ET: As a former writing teacher, I think a lot about asking why a piece needs to be written. While the timeliness of this piece is fairly obvious, I’m interested to hear from you why you felt that this poem is urgent? What about it called to you to bring it into the world?

HK: I grew up in the South in a very racialized environment; I never participated in racial violence or outward expressions of hatred, but I continue to be haunted by the more subtle forms of racism and discrimination I was co-opted into before I was even aware of what was happening. Toni Morrison discusses racism as a cause of psychosis, and I have appropriately spent much of my adult life obsessed with the ways that whiteness works-- in both historical and contemporary contexts. I’ve been writing poems about my psychosis for quite a few years now, and I have approached it from a variety of angles. Sometimes, I confront the abstract idea of whiteness, and sometimes, (like in this piece) I confront the physical, bodily violence that accompanies it.

I, like most writers, write about my personal obsessions, but in this case, my personal obsession is also one of the central traumas plaguing our country. I believe that until we (and by “we” I mean white folks but also the nation as a whole) confront the brutal and unethical nature of our past we won’t be able to heal as individuals and as a society. This poem is about getting close to that past and questioning the high cost of some of our power structures, which is the first step in rectifying our patterns of behavior.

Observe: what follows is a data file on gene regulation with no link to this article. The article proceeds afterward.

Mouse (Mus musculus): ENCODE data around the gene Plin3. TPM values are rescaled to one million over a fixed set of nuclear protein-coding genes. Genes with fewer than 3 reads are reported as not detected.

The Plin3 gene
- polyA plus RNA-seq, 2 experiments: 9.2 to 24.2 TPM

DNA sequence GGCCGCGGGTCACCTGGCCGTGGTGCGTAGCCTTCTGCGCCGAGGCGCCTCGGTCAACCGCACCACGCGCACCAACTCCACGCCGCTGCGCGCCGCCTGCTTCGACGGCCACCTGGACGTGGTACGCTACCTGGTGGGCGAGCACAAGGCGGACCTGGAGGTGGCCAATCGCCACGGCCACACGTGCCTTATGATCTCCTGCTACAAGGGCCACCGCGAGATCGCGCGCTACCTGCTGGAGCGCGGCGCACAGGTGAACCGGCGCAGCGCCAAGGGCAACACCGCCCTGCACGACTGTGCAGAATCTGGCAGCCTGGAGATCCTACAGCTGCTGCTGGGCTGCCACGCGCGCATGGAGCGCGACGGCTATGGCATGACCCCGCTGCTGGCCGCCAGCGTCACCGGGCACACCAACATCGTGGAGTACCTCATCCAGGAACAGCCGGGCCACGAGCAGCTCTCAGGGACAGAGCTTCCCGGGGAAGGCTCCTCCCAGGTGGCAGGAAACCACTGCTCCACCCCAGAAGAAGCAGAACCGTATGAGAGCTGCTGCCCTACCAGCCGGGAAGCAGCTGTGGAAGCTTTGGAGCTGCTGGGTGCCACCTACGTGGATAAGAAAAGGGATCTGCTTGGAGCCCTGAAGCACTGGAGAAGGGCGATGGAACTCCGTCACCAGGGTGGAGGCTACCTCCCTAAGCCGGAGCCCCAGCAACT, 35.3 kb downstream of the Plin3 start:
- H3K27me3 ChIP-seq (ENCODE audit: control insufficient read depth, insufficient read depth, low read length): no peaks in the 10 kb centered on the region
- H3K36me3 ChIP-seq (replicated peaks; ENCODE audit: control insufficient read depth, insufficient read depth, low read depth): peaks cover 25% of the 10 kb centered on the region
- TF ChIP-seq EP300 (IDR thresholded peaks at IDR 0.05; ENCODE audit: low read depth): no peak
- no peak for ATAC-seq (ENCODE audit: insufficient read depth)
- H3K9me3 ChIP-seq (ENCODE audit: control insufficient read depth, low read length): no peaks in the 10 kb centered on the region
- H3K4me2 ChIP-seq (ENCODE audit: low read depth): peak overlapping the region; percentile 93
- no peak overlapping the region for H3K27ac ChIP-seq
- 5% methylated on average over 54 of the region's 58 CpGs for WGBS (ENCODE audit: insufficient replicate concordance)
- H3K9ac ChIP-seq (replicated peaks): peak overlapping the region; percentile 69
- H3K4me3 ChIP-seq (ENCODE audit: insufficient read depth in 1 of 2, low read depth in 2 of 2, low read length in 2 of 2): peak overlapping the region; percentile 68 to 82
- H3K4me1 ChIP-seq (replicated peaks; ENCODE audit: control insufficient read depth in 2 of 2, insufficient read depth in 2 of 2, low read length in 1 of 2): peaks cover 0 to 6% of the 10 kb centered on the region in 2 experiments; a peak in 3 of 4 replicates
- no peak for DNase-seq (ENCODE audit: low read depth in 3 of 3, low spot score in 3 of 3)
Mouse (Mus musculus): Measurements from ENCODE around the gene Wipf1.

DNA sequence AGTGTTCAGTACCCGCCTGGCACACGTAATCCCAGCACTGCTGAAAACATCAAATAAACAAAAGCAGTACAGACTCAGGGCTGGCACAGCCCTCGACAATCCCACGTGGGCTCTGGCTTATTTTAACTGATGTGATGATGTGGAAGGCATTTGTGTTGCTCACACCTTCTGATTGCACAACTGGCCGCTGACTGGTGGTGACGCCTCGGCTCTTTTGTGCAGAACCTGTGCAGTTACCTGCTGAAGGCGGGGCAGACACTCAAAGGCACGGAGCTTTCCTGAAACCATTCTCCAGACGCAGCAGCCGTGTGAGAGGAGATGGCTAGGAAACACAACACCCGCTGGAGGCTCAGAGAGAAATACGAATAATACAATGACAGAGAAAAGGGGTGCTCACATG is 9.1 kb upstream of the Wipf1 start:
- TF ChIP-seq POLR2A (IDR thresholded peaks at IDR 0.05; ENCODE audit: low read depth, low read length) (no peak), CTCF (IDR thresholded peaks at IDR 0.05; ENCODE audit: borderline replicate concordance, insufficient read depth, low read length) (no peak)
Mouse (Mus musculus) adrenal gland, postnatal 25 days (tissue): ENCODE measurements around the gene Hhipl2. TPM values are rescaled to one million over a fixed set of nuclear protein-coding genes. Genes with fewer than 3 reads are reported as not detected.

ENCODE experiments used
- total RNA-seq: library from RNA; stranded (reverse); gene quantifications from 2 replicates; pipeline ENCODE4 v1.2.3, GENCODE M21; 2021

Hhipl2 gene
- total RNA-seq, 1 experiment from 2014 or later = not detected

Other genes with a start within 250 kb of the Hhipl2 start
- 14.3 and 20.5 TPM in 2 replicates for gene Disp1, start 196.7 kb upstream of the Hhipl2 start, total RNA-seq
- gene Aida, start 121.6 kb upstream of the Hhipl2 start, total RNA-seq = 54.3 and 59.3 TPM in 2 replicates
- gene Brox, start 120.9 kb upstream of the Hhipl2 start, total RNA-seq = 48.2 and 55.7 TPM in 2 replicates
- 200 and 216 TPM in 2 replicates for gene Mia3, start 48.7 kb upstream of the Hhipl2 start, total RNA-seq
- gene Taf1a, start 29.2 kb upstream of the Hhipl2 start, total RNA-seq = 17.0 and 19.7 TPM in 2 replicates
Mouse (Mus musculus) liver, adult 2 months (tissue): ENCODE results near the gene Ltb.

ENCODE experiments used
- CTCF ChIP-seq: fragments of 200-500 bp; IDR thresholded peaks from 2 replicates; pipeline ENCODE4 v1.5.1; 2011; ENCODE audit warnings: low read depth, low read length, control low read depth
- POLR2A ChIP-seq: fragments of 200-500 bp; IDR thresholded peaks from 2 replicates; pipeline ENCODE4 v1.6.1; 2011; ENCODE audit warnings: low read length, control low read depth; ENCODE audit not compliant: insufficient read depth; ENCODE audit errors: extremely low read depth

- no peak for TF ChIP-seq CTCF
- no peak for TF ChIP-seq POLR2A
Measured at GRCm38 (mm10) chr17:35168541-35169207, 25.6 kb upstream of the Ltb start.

ET: In relation to getting close to the past, the concept of Time in this poem seems blurred. In other words, it feels as though this poem references the past, but the events in the poem seem ongoing. How do think about Time in this poem?

HK: Yes—this is a great assessment of the way the poem works. I feel I have spent my entire life trying to shake the racist legacy that I inherited from my Southern childhood, and my personal experiences are (I believe) very much representative of what we are living through as a country: though it feels some days like we are making progress, this poem is about how our past is constantly returning to haunt us. Many of the conversations surrounding our recent presidential election, not to mention the recurring violence to which Black Lives Matters and other groups are responding, make clear how far we have to go in dealing with our past.

ET: Finally, what do you hope that your readers will come away with after reading this poem?

HK: While the title and some of the imagery place this poem in a very particular social context, it is also about human violence and power more broadly. I am fascinated by the ways we are able to lie to ourselves, to accept the narratives presented to us even when they contradict our lived experience and common sense—for example, when those narratives ask us to see another human being as inhuman. I am also fascinated by the ways that “truth” is presented to justify the behavior and desires of those in power. I hope this poem will call readers to examine the particulars of racialized violence but also the abuse of power and “truth” in other ways.

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Purchase the Spring/Summer Vol. 111 Number 1/2 
issue where Holly’s poem appears here.